by John Obidi
I woke up some mornings ago to see that Twitter was trending with multiple terms related to the state of affairs in Nigeria.
I found this rather odd and here’s why.
I use Twitter more as a listening tool, to keep my finger on the pulse of things.
One look at the trending topics, and you could have a summary of current affairs for the day.
When I left Nigeria last year, I updated my location on the Twitter app to ‘United States’ as I now wished to be updated on current affairs in the US.
Consequently, whenever something significant happened in Nigeria, I learned of it rather late and typically by word of mouth because I could only see US trends.
And so when I woke up this morning to multiple Nigerian terms on the trending section, I thought the app was experiencing a glitch, showing me trending topics in my former location, Nigeria.
After a few seconds, I laughed as I realised what the real situation was. There was no glitch after all.
Here’s the breakdown of what happened.
Whenever something tragic or contentious occurred in Nigeria, the citizens would tweet about it, and the topic would trend – TO NIGERIANS.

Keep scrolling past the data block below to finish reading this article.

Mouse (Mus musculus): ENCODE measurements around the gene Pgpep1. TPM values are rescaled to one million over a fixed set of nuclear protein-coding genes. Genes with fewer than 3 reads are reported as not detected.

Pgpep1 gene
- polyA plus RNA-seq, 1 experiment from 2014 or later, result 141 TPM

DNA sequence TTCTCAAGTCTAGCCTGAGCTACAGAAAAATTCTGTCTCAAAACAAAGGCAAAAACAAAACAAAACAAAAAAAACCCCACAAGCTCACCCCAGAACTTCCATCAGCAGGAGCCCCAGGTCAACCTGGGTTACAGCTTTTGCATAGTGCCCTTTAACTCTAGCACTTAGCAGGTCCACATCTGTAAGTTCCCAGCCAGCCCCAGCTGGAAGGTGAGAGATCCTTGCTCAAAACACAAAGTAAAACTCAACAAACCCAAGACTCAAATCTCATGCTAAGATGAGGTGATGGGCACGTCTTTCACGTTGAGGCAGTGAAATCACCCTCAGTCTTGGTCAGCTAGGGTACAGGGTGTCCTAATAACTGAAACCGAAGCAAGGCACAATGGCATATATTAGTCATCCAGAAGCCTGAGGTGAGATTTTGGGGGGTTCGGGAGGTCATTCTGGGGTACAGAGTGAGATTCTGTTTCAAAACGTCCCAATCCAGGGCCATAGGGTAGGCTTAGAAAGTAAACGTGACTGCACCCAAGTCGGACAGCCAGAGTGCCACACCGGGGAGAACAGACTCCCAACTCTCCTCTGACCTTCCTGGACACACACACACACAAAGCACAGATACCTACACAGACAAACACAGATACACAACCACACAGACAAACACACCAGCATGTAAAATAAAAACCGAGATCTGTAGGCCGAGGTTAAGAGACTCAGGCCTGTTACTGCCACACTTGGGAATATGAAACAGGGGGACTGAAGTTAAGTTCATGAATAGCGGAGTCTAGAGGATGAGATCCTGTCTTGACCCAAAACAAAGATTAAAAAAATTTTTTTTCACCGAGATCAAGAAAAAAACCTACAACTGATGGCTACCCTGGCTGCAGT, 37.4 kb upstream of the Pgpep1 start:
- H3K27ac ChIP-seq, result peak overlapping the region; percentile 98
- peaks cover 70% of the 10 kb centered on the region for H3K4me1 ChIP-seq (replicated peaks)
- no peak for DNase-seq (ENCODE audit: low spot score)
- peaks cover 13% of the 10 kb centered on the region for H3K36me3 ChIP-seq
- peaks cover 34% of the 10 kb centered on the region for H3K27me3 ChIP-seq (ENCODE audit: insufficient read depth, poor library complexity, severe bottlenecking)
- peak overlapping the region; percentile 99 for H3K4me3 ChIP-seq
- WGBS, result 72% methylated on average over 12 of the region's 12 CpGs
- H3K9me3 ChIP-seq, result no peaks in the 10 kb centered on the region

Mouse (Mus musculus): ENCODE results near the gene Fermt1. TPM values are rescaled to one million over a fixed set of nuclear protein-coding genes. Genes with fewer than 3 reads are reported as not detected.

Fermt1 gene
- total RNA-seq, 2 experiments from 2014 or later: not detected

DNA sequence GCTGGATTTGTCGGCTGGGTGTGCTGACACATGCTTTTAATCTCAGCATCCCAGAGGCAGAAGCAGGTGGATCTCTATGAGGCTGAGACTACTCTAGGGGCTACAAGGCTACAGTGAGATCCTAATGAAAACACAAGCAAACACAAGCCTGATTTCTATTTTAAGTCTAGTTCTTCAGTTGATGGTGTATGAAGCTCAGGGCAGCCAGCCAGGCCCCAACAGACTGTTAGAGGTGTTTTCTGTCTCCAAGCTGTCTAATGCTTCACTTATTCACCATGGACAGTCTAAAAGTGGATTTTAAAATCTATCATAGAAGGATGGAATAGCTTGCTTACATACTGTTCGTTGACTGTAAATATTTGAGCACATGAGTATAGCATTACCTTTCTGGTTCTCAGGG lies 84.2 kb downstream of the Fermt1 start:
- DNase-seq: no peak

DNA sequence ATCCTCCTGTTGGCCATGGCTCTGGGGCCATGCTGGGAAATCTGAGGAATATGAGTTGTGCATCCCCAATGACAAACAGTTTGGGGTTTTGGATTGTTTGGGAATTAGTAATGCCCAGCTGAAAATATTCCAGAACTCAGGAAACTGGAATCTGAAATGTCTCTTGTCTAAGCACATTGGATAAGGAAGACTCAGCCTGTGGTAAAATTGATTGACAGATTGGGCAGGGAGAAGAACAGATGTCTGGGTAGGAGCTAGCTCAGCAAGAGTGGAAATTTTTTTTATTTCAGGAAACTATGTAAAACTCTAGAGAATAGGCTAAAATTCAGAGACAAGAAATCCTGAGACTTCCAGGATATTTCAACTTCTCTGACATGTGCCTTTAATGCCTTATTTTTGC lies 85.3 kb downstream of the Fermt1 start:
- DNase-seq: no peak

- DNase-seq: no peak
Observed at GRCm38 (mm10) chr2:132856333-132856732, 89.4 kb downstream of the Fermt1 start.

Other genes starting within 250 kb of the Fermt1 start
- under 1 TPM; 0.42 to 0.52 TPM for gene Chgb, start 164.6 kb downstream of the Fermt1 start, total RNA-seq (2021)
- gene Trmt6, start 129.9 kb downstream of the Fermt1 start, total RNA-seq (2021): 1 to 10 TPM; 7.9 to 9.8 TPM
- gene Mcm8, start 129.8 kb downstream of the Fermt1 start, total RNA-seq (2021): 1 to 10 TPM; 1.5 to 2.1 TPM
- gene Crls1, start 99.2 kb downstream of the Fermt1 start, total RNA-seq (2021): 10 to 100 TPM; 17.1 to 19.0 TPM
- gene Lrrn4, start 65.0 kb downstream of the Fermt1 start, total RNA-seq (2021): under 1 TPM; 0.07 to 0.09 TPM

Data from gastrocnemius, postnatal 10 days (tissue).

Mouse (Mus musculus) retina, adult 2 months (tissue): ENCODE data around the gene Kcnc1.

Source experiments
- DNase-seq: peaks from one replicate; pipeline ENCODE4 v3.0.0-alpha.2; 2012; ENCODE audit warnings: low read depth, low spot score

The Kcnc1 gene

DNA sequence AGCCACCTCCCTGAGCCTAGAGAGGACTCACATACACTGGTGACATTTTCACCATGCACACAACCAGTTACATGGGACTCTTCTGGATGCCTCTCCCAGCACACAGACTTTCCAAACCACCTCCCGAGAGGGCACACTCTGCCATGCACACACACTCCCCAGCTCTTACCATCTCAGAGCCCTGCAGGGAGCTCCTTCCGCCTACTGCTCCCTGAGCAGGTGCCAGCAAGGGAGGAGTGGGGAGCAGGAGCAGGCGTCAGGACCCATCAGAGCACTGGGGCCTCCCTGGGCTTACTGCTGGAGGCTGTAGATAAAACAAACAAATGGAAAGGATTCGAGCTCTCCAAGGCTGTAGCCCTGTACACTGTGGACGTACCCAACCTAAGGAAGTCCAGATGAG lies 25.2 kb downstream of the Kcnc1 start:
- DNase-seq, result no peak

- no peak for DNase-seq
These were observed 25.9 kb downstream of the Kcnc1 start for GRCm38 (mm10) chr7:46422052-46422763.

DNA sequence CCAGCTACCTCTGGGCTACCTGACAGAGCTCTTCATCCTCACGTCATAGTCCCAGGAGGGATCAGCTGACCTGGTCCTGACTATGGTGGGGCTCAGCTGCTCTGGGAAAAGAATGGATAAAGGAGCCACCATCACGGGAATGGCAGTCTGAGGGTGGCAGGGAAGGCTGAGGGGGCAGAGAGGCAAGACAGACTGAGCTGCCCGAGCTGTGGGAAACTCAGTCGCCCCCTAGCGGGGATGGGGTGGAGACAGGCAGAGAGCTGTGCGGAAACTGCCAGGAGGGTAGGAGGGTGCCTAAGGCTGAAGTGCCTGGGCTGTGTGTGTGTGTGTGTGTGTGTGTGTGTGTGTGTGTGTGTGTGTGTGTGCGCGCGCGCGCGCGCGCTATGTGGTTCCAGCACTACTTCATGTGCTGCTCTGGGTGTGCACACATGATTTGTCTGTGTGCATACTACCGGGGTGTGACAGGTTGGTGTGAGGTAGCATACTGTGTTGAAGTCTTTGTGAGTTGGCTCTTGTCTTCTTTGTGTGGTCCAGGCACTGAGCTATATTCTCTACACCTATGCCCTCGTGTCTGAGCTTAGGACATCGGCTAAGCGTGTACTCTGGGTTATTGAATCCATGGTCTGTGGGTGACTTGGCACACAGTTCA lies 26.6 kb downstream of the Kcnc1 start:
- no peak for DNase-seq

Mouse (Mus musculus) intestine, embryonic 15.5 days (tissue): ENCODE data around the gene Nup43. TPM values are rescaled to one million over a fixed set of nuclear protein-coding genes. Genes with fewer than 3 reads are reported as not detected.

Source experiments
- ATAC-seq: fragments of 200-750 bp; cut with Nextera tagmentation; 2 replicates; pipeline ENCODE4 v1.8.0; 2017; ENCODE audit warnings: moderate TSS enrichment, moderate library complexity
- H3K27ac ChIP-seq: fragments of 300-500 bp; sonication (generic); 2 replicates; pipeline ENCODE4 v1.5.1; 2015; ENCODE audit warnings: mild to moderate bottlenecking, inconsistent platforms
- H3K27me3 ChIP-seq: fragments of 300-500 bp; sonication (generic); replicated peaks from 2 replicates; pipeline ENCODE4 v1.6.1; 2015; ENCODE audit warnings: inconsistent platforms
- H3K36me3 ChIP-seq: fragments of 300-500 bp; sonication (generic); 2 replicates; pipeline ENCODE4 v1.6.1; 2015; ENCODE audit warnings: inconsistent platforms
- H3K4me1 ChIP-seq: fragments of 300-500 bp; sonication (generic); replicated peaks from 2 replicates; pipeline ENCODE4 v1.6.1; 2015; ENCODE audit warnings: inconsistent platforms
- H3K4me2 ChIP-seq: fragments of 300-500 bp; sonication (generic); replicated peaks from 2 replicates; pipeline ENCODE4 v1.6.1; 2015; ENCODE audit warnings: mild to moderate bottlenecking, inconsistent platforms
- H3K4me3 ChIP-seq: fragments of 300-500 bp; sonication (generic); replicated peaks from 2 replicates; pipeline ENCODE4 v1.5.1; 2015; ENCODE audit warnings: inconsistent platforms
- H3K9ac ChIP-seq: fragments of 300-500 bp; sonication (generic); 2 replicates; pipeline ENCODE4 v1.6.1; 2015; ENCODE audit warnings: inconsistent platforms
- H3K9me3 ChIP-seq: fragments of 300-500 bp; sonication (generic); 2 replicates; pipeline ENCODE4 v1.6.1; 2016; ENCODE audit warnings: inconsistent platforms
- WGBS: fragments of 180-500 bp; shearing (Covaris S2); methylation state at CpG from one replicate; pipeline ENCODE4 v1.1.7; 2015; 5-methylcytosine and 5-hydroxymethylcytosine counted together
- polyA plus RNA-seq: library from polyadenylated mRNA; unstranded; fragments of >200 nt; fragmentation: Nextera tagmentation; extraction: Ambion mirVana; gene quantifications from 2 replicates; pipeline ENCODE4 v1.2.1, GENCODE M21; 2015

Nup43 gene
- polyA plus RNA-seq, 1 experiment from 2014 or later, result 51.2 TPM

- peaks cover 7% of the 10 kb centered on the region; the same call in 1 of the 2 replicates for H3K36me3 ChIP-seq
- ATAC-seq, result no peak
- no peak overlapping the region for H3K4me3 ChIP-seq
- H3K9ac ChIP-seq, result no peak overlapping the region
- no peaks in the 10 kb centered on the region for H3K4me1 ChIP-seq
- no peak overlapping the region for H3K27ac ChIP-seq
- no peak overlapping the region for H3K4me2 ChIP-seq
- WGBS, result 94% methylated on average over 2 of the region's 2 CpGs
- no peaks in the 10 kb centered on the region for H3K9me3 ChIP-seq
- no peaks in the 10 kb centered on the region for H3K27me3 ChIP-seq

This meant that even though the complaints and agitations of the citizens were being posted to the public social media platform, the issues seldom ever registered as the trending topics of other countries.
However, there was a twist here which leads us to the Law of Unintended Consequences.
The Nigerian Government banned Twitter and this led the mammoth Nigerian youth population to download VPNs to bypass the ban.
On most VPNs, the United States is the default or preferred location.
And so millions of Nigerians who would normally tweet and register their discontent as the trending topics of Nigeria were now registering the issues on the trend list of the United States.
Americans woke up today confused by terms such as ‘IPOB’, ‘Buhari’ and ‘Malami’.
If the Nigerian government had not banned Twitter, the displeasure of Nigerians would have been localised.
In the wake of the ban, the displeasure of Nigerians was being broadcast to the centre of the world through VPNs, creating global awareness for a matter that would have otherwise remained local.